The Piney Point Lighthouse Museum houses museum exhibits, the Lighthouse Lens Museum Store. Museum exhibits focus on the construction and operation of the lighthouse, lighthouse keepers, the role of the United States Coast Guard, and the story of the Black Panther U-1105 German submarine sunk in the Potomac River that now serves as Maryland’s first historic shipwreck dive preserve. The U-1105, a modified Type VII-C German submarine was launched on April 20, 1944. U-1105 was one of fewer than ten submarines produced during the war outfitted with an experimental synthetic rubber skin designed to counter Allied sonar devices, the forerunner of stealth. The black rubber coating had earned it the nickname “Black Panther.” After the war the sub was obtained by the U.S. Navy for study, and ultimately ended up being sunk in 95 feet of water in the Potomac River off Piney Point in 1949. A team of sport divers from Virginia rediscovered the wreck on June 29, 1985.
Also housed on the property is the Potomac River Maritime Exhibit with its’ collection of four historic wooden vessels on loan from the Paul Hall School of Maritime Training and Education. The collection is comprised of a 67-foot skipjack Joy Parks, and 84-foot bugeye Dorothy A. Parsons, a log canoe, and Potomac River dory boat. The exhibit focuses on the life of the watermen who sustain a livelihood working the waters of the Potomac for crabs, fish and oysters.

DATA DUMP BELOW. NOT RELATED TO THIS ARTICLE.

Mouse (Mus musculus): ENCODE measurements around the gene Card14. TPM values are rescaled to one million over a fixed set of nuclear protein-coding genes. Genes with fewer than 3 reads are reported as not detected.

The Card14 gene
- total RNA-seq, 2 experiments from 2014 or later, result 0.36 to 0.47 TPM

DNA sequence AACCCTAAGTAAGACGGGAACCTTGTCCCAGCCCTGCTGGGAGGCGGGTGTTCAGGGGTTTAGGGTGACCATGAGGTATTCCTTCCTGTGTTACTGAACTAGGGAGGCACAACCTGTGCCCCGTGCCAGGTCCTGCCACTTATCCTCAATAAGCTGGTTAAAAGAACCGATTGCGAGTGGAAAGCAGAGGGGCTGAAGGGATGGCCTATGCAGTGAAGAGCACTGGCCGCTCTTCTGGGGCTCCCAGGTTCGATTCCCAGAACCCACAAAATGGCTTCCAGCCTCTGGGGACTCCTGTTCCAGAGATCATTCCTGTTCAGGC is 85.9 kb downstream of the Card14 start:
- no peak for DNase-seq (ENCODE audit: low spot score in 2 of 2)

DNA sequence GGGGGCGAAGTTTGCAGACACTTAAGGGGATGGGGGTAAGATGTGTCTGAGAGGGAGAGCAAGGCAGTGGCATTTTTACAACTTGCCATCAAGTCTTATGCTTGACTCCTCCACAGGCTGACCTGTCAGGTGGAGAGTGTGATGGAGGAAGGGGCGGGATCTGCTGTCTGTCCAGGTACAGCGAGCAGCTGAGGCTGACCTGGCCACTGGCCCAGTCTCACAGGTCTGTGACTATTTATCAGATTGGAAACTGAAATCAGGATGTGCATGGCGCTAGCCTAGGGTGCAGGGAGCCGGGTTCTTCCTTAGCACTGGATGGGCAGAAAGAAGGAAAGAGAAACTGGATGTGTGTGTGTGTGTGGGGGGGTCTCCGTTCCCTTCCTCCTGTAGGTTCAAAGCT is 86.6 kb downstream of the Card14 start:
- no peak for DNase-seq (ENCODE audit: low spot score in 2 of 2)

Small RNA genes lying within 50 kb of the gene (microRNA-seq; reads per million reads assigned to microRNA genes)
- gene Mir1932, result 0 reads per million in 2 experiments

To get to St. George’s Island, continue south on Route 249. As soon as you cross the bridge at Straits Point you are on the island. The Potomac River is on your right and St. George’s Creek is on your left. With the prevailing winds coming out of the northwest, there is usually good wave action on the river. With the island breaking up the fetch (distance wind travels across water), the waters of the creek are usually calm. As you drive down island the scenery is breathtaking. New and older homes are either built on the bay or river side guaranteeing a beautiful sunrise or sunset every day, and I will tell you, southern Maryland along the water has some of the most beautiful sunsets anywhere. If you travel to the end of the island and take Thomas Road to the right, you will come to Camp Merryelande, a family oriented campground with beach cottages, beach activities, picnic tables, and beautiful views of both the Potomac and St. Mary’s Rivers. This is a great place to bring the family for an overnighter.